Lester rowntree talk   gardening sheets
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Lester rowntree talk gardening sheets

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plant information sheets for plants covered in May 2014 gardening talk - "Out of the Wilds and Into Your Garden'

plant information sheets for plants covered in May 2014 gardening talk - "Out of the Wilds and Into Your Garden'

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Lester rowntree talk   gardening sheets Lester rowntree talk gardening sheets Document Transcript

  • *Lewis’ monkeyflower – Mimulus lewisii (MIM-yoo-luss lew-ISS-ee-eye) Family: Phrymaceae / Scrophulariaceae (Monkeyflower Family) Native to: Rocky Mountains from UT and CO to western Canada and Sierra Nevadas ; wet places like seeps, riparian zones and moist meadows at elevations between 4,000-10,000 ft in Yellow Pine Forest, Red Fir Forest, Lodgepole Forest, Subalpine Forest. Growth characteristics: herbaceous perennial mature height: 2-3 ft. mature width: 2-3 ft. Perennial wildflower that forms dense clumps in wet mountain soils. Spreads via rhizomes. The lance-shaped light green leaves clasp the stem and often have irregularly toothed margins. Foliage is covered with hairs and often sticky. Foliage dies back in cold winter temperatures. Blooms/fruits: Blooms in late spring or summer - May/June to July. Flowers large (to 1 inch) very showy and unique. Penstemon-like flowers are rose-pink to dark magenta, marked with maroon blotches and dark lines in the yellow throat. Flowers more like Diplacus species. Uses in the garden: Probably best used in seasonally damp areas in mountain gardens. Can be grown in the shallow ends of ponds/naturalist pools, at base of fountains, or in moist/bog containers. Lovely color – try as substitute for Mimulus cardinalis in moist spots in the garden. Sensible substitute for: Non-native monkeyflowers. Attracts: Excellent hummingbird habitat: provides nectar and seeds for seed-eating birds. Pollen attracts primary pollinators (bees). Requirements: Element Requirement Sun Part-shade best in our area. Soil Most soils; likes slightly acidic conditions (pH 5.0-7.0) Water Regular water/damp soil (Water Zone 3); tolerates seasonal flooding. Fertilizer Likes rich soils; fine with some fertilizer. Other Leaf mulch in winter would work well. Management: Deadhead to prolong bloom season. Prune back to 3” after bloom is done. This is probably a difficult plant to grow in our climate. Propagation: from seed: may require cold/moist treatment by divisions: yes; spring Plant/seed sources (see list for source numbers): 13, 30, 46 4/29/14 © Project SOUND * not native to western Los Angeles County, but a CA native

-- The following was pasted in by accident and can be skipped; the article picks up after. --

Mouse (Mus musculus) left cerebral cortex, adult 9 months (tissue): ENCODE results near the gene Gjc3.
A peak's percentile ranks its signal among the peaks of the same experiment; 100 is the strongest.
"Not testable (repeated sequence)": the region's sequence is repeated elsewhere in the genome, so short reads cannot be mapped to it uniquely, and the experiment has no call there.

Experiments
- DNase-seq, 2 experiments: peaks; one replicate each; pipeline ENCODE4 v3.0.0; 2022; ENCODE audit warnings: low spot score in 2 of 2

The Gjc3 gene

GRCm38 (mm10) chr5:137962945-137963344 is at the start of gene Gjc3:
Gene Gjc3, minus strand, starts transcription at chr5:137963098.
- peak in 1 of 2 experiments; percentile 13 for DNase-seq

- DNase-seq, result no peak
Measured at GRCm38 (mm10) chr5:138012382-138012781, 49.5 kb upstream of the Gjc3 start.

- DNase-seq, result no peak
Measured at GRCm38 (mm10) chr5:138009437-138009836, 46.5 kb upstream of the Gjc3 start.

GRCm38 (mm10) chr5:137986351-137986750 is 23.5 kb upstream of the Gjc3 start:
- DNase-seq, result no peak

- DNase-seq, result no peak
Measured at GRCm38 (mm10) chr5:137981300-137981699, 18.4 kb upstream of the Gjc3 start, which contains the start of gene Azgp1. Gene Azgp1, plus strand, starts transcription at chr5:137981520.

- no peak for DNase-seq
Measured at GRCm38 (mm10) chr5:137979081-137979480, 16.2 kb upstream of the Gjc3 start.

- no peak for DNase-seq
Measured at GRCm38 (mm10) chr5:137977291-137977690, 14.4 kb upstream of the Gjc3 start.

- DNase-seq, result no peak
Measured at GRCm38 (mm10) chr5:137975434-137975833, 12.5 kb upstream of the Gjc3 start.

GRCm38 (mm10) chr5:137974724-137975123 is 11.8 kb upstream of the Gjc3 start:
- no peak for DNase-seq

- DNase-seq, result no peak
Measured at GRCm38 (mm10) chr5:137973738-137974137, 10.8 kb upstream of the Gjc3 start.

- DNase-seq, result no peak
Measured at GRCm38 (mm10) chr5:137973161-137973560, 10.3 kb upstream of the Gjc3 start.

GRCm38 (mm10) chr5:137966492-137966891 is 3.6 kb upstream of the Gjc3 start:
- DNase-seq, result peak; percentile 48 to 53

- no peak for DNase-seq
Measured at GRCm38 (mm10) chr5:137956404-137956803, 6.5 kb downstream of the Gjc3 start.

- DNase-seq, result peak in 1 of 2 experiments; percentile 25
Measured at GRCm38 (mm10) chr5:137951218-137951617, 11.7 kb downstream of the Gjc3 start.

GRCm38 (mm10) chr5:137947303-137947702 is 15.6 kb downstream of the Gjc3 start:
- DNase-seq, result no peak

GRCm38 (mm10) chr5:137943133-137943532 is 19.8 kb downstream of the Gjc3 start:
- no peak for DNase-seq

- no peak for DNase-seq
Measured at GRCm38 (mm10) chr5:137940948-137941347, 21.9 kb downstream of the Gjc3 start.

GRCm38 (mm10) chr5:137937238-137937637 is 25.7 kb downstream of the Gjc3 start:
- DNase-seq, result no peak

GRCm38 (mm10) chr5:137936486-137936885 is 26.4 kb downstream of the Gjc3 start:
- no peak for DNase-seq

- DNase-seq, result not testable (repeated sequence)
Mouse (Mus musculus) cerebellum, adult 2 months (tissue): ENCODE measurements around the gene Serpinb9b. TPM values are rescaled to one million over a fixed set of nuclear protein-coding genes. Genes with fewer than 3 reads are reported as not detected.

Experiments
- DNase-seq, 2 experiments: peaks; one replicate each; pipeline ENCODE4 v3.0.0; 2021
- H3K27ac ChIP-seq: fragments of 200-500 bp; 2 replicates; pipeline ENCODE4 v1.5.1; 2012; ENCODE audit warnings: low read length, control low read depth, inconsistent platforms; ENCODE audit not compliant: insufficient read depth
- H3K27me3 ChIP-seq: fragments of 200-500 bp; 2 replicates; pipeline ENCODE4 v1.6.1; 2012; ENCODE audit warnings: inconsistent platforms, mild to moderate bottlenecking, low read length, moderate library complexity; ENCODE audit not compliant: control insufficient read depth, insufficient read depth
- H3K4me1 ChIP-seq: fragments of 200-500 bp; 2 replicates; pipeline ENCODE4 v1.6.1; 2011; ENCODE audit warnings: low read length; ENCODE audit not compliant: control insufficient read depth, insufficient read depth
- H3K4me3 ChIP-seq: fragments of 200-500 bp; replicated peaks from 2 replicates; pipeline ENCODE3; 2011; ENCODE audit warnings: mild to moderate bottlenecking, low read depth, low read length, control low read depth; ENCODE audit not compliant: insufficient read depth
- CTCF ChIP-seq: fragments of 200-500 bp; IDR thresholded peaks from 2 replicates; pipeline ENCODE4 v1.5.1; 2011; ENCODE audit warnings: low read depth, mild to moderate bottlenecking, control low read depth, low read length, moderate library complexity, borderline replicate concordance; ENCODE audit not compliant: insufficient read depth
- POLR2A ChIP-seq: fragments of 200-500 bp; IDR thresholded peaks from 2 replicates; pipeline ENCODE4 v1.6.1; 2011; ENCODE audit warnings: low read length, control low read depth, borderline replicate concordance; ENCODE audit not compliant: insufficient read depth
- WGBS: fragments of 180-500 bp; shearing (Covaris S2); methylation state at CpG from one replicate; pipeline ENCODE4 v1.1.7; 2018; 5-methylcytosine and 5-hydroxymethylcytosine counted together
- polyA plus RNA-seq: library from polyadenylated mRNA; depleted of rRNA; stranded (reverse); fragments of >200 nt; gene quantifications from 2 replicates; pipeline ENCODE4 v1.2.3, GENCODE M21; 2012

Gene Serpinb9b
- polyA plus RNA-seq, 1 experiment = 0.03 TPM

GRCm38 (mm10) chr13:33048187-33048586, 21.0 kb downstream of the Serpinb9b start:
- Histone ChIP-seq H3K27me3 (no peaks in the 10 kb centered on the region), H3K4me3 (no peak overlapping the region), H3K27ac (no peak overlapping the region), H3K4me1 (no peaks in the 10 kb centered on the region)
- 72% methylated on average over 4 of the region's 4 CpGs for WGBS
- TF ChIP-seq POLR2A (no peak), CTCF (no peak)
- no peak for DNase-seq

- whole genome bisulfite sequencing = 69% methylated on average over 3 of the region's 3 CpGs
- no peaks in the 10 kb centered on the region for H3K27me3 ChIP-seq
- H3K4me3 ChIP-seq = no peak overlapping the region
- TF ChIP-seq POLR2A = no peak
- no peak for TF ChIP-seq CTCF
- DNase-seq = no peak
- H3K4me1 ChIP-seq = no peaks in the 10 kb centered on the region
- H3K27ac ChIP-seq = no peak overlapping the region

• Scarlet Monkeyflower – Mimulus cardinalis (MIM-yoo-luss kar-din-AL-iss) Family: Phrymaceae / Scrophulariaceae (Mimulus family) Native to: Much of California; partially shaded stream banks and seeps in local foothills and mountains from coastal sage scrub to montane coniferous forest . Growth characteristics: herbaceous perennial mature height: 1-3 ft. mature width: 1-3 ft. Freely-branched, erect to spreading perennial from a rhizome, with sharp-toothed, sticky leaves. Plant is completely dormant in fall/winter. Moderately fast-growth. Lives 3-10 years (usually 5). Blooms/fruits: Blooms Apr.-Oct. Blooms are showy, tubular scarlet flowers, sometimes with yellow markings. Flowers resemble large snapdragon flowers. Hummingbird pollinated. Uses in the garden: Bright spots in summer flower beds. Good as an edging along walks. Does great around ponds or other wet places (for example, under a birdbath, near lawns, etc.). Good for re-vegetation because of it’s sprawling growth and tendency to re-seed vigorously. Horticultural cultivars include: ‘Red Dragon’, 'Santa Cruz Island Gold’ and ‘Yellow’. Sensible substitute for: Non-native summer-blooming perennials; snapdragons. Attracts: Excellent hummingbird habitat. Common Checkerspot and Buckeye butterfly caterpillars feed on the foliage. Requirements: Element Requirement Sun Best in partial shade; will take anything from full sun to almost full shade Soil Any texture; wide pH range (4-9) so fine for both acid & alkali soils Water Likes moist soil, tolerates some seasonal flooding. Even OK in ponds (plant in containers; pot can be covered by several inches of water) Fertilizer Medium; can supply with low doses or regular or organic fertilizer, humus Other Management: Spreads by rhizomes and seed; can form large colonies in wet areas. Severely prune after flowering to prevent weedy appearance. Pruning promotes new growth and a heavy second flowering. Propagation: from seed: easy, in prepared beds or pots by divisions, layering: easy in summer Plant/seed sources (see list for source numbers): 1, 3, 6, 8, 10-14, 16, 19-21, 24 12/9/10 © Project SOUND